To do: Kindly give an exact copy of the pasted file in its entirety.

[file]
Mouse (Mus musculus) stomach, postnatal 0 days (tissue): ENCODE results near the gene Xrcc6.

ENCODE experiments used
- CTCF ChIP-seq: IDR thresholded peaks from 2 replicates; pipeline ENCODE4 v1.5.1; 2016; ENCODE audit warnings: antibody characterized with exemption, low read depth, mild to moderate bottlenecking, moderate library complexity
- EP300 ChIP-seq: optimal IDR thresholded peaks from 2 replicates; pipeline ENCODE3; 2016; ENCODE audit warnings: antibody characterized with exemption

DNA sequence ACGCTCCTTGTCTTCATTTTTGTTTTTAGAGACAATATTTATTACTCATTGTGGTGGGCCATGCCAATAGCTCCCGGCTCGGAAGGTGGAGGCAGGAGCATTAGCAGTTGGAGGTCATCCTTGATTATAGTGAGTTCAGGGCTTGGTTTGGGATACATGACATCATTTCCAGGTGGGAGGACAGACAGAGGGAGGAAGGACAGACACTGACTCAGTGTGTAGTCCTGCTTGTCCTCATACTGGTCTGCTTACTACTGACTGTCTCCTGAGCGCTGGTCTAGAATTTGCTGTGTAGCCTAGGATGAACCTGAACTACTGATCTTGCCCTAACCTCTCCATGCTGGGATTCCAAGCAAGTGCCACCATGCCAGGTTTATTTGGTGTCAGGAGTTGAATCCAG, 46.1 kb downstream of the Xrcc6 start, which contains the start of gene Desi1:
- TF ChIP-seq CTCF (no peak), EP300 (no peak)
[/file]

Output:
Mouse (Mus musculus) stomach, postnatal 0 days (tissue): ENCODE results near the gene Xrcc6.

ENCODE experiments used
- CTCF ChIP-seq: IDR thresholded peaks from 2 replicates; pipeline ENCODE4 v1.5.1; 2016; ENCODE audit warnings: antibody characterized with exemption, low read depth, mild to moderate bottlenecking, moderate library complexity
- EP300 ChIP-seq: optimal IDR thresholded peaks from 2 replicates; pipeline ENCODE3; 2016; ENCODE audit warnings: antibody characterized with exemption

DNA sequence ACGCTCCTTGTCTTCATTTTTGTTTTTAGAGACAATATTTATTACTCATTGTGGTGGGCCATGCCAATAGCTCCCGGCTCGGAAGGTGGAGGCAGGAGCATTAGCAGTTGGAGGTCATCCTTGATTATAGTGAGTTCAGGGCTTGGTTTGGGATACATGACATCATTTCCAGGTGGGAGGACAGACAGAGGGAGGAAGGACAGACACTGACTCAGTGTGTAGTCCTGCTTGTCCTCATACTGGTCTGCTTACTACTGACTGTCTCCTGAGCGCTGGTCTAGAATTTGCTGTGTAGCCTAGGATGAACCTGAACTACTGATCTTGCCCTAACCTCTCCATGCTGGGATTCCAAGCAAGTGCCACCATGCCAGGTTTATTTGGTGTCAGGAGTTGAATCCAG, 46.1 kb downstream of the Xrcc6 start, which contains the start of gene Desi1:
- TF ChIP-seq CTCF (no peak), EP300 (no peak)